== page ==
By Monica Alonzo
By Stephen Lemons
By Jason P. Woodbury
By Dulce Paloma Baltazar Pedraza
By Ray Stern
By Pete Kotz
By Monica Alonzo
By New Times
Last year the State Land Department collected $2.6 million for grazing on 8.45 million acres of state land, about 31 cents per acre--though that's not the way the department charges. Instead, ranchers are billed $2.09 per "animal unit month," a formula that takes into account the price of beef and the value of forage on the allotment. Arizona has one of the lowest grazing rates in the West, but in many parts of the state, the grass is so sparse that it can't sustain very many animals anyway.
The department also boasts that in fiscal year 1996, it paid out $63.5 million to the state's schools. But that's chump change given the actual cost of running schools across the state. The Phoenix Union High School District's budget for the 1996-97 school year was nearly $122 million, and the Paradise Valley Unified School District's budget for the same period was more than $132 million, for instance.
Last April, Judge Dann denied a motion for summary judgment from Hogan, saying that the plaintiffs had failed to demonstrate actual damages or loss to the schools trust.
But the very next day, the auditor general released his report.
By state law, every state department must undergo "sunset review" every 10 years to make sure that the state government should continue that department, and, by coincidence, 1997 was the year the State Land Department came up for review. The report concluded that the land department was worth keeping, but that it could operate a bit more intelligently.
The audit suggested the department could put grazing allotments up for bid when they expired, for example, and provide public notification of lease expiration so that other interested ranchers could bid on a property. And furthermore, the state could collect some revenues from the 105 allotments that had been subleased to other ranchers by the leaseholders; currently, ranchers are not required to pay surcharges on fees they collect for subleases.
The sunset audit also suggested that the State Land Department was either being royally hosed by developers or was willingly selling public trust land on the cheap. The report detailed that the department was selling large chunks of north Phoenix and north Scottsdale to developers for as little as $12,000 to $14,000 an acre with the understanding that the developers would then have to put $30,000 or so per acre into each lot for infrastructure improvements. The developers, however, were then selling the lots for $97,000 to $226,000 per acre.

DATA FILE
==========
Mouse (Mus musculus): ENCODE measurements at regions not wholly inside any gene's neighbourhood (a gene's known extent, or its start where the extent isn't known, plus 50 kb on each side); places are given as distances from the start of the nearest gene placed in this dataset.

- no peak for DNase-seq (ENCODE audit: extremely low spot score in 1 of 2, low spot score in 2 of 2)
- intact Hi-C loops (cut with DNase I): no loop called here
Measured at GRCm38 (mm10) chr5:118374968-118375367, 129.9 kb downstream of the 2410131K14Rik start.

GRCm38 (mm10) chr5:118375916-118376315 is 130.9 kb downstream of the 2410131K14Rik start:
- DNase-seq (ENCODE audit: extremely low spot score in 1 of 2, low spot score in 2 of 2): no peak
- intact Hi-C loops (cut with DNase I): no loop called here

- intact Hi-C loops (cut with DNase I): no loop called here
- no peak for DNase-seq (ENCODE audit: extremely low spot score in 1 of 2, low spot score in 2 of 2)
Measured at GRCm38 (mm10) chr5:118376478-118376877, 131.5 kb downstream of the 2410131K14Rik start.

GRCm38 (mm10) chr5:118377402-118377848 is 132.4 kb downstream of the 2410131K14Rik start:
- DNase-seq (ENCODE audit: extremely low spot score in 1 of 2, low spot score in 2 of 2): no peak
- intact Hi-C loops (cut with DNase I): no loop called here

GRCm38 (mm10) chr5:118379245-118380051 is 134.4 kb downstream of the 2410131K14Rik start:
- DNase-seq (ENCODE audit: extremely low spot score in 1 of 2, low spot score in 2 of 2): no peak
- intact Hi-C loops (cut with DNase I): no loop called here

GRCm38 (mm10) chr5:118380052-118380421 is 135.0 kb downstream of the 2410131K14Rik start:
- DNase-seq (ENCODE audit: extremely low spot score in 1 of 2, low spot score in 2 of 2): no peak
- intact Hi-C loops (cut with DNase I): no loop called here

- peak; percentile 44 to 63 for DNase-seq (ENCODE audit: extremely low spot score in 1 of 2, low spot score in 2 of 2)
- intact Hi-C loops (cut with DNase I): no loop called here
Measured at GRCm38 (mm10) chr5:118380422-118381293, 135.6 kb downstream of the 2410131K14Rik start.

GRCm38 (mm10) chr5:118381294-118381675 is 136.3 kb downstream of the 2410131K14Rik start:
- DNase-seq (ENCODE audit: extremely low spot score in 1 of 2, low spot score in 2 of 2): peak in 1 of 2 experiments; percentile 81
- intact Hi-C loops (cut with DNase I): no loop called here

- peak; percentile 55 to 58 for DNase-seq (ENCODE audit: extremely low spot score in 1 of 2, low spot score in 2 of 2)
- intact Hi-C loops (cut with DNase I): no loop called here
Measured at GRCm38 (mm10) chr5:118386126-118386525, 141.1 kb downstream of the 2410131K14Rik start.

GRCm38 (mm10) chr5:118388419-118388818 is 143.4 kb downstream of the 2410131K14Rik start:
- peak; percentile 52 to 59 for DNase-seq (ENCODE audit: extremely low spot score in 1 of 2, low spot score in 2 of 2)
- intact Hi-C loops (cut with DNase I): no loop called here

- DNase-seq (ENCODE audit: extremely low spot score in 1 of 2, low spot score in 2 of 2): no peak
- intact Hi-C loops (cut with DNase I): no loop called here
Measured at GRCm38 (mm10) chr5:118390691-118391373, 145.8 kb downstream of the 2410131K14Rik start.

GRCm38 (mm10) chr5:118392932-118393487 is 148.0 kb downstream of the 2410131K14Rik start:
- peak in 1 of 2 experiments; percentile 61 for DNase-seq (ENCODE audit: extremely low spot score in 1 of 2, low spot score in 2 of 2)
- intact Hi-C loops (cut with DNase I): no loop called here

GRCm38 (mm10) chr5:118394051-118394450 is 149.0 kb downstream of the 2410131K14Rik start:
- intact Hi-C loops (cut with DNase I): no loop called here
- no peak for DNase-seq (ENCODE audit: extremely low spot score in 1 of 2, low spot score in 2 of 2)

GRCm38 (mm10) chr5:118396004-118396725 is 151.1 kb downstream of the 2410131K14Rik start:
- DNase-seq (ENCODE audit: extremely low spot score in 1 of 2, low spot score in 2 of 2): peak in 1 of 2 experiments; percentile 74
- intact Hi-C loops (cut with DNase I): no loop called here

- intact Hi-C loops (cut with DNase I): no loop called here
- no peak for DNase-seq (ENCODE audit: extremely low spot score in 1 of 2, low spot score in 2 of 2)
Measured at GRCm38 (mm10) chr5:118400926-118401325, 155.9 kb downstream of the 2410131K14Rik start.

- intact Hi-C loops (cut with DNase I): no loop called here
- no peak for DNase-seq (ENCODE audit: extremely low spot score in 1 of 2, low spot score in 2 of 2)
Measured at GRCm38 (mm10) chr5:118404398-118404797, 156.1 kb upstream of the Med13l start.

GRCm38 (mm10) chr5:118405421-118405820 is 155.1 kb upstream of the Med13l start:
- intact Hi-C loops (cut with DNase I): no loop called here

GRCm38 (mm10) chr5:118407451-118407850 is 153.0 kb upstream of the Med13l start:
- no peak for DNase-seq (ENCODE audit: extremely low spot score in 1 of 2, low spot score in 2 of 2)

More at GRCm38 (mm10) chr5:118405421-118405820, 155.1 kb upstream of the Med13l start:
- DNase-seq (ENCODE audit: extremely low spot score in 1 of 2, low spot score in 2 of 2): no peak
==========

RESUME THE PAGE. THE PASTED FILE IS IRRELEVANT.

Hogan filed papers asking the judge to reconsider his decision, and, on July 24, the judge changed his mind. Dann decided that the plaintiffs did not have to prove actual damages so long as they could show a "reasonable likelihood" of a breach of trust to obtain relief.
The department's turning down only one renewal in 50 years amounted to a "de facto system of long term leases," he wrote, and he ordered the two sides to reach agreement on a timetable for the department's compliance with the law.
The ranching-industry spin started immediately.
A packet of literature from the Arizona Cattle Growers' Association that was distributed at the group's annual convention worried that loss of grazing allotments in local communities would amount to a loss of revenues for the state, as well as lead to unemployment, vandalism, fires, loss of wildlife and "family upheaval."
In fact, the literature warned, if ranchers lose grazing allotments, the "increased stress may lead to divorce, alcoholism, physical abuse, loss of self esteem and other social problems which come from loss of one's self of security and livelihood."
The Cattle Growers' Association also provided a "sample press release to be used by school board members or parents," a document with fill-in-the-blank, your-name-here attributions on quotes. One read: "'I cannot compete with foreign billionaires whose oil money can now be used to displace my family's ranch operation,' said ________, a rancher from _______."
It climaxed with this paragraph: "The uncertainty and turmoil which will be created by this ruling cannot be overstated. Arizona will become the wild, wild west once again as chinese businessman, indian tribes and wealthy oil interests out bid Arizona's ranch families on State Lands. 'People who care about Arizona's children and the School Trust lands must call for a reversal of this ruling,' said _______, a parent of children in the _______ school district." [sic]
On September 17, the Natural Resources Committees of the state House and Senate held a hearing on the auditor general's findings on the State Land Department. The legislative reaction to the audit could have been predicted by the tone of a video that began the ceremonies, a rosy picture of how more and more environmentalists were finally realizing how beneficial grazing is for the environment.
State Senator Gus Arzberger of Willcox drawled into his microphone at the head table in the hearing room, "I don't think there was enough research done on this for the auditor general's report to be reliable."
He got a round of applause from all the folks in the room decked out in cowboy hats and boots and jeans, which constituted the majority (and stood in stark contrast to the developers with their loafers and cell phones) who had come to take its own shots at the young bureaucrat from the Auditor General's Office.